UK Lottery Hacker Gets Prison Sentence After Stealing $16.90 From Database
Recently updated on January 16th, 2020
A lottery hacker in the UK has been given a nine-month prison sentence following an attack on the UK’s National Lottery database. Given the extreme amounts of money, one could possibly win while playing the lottery, it would be easy to think that the hacker may have tried to get away with an extraordinary sum. However, Anwar Batson – the hacker in question – did it all for a grand total of £13 ($16.90), of which he only got £5 ($6.50) after splitting his spoils with his accomplice Idris Akinwunmi.
It is alleged that Batson used a technique known as “credential stuffing” in his attack in 2016. The user takes data gained from previous breaches, such as usernames and(or) passwords, to try and gain access through repeated automatic login requests. As some users continue to make use of the same login details even after breaches, some of these attempts are likely to work, especially seeing as the UK National Lottery has 9 million active accounts.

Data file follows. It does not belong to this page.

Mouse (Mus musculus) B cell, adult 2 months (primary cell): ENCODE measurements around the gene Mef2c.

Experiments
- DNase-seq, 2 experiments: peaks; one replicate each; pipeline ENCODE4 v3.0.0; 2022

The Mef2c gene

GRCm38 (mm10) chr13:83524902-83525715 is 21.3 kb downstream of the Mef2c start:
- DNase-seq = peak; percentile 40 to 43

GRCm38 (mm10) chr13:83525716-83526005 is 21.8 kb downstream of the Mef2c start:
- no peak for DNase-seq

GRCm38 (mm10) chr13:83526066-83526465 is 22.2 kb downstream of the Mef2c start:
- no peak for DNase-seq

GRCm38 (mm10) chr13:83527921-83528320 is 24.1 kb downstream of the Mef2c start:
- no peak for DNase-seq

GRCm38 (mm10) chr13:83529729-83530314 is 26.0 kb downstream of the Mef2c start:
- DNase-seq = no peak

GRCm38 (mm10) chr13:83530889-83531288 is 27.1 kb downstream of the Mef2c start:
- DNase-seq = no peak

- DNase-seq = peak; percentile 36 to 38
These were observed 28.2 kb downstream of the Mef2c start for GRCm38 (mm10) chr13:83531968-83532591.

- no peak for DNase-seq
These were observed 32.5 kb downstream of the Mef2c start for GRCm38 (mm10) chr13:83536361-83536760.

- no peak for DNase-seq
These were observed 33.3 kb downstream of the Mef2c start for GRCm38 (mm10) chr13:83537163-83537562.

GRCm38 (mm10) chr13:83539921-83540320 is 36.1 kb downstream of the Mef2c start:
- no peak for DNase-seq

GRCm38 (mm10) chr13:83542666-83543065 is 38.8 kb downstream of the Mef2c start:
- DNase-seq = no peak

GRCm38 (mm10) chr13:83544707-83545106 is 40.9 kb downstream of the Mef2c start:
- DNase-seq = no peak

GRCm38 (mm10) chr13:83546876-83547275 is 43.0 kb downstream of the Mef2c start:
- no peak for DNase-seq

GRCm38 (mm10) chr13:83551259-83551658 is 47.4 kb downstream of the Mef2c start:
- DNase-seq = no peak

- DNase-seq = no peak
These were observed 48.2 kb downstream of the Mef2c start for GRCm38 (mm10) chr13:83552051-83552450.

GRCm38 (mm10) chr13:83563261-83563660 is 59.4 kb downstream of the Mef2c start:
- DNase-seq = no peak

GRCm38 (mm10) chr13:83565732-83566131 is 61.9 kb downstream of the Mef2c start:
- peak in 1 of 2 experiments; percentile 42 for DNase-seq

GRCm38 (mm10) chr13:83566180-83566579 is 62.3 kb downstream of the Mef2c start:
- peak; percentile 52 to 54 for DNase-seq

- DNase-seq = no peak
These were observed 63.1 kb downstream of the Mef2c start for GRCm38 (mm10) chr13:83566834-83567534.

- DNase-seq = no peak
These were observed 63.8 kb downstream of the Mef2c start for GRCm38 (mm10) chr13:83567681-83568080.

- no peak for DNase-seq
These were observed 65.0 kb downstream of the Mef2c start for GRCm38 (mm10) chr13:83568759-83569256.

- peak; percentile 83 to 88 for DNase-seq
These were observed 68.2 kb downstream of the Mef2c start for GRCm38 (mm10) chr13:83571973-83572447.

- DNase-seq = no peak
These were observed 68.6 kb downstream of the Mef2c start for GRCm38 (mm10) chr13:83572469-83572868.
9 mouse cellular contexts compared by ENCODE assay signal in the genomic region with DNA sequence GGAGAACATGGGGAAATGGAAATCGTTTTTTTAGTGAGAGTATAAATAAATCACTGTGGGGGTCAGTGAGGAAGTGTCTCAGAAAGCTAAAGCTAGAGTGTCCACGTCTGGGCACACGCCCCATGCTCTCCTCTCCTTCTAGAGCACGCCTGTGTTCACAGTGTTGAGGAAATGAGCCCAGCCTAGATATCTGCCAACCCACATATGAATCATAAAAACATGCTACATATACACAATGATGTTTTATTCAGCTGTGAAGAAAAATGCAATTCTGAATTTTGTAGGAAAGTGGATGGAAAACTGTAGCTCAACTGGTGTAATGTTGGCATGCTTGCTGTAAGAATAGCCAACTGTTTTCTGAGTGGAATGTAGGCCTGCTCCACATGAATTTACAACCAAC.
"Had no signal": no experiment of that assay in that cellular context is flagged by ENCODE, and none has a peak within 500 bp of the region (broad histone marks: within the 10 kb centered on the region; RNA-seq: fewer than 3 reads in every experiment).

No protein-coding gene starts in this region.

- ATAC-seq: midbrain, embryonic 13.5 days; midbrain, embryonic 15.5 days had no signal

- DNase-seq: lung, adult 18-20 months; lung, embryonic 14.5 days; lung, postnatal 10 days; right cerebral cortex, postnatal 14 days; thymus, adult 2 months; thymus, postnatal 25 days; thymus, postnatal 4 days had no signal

Batson downloaded a tool called Sentry MBA, which is available online, in order to perform the login requests quicker. Although he had initially denied involvement in the scheme, it was his participation in a Whatsapp group dedicated to hacking that gave him away.
Lottery Hacker Still Gets Stiff Sentence
Despite stealing less than US$20, Batson still received a prison sentence of nine months. Some may be wondering why a lottery hacker wouldn’t be able to pay such an insignificant amount of money back merely. However, the sentence came more as a result of the costs incurred by lottery provider Camelot while investigating the breach than anything else.
Camelot suggests that the attack cost them around £230,000 (about US$300,000) to investigate. In addition to this, more than 250 players closed their accounts following the attack. The belief is that this may be due to the fear of having their credentials stolen again. Investigations into Batson also revealed that he may have been planning to continue with the scheme, including selling user details to other people.
So, if you’re feeling like you’re having a bad day, remember that you could be going to prison for nearly a year following a lottery scheme that only profited you $6.50.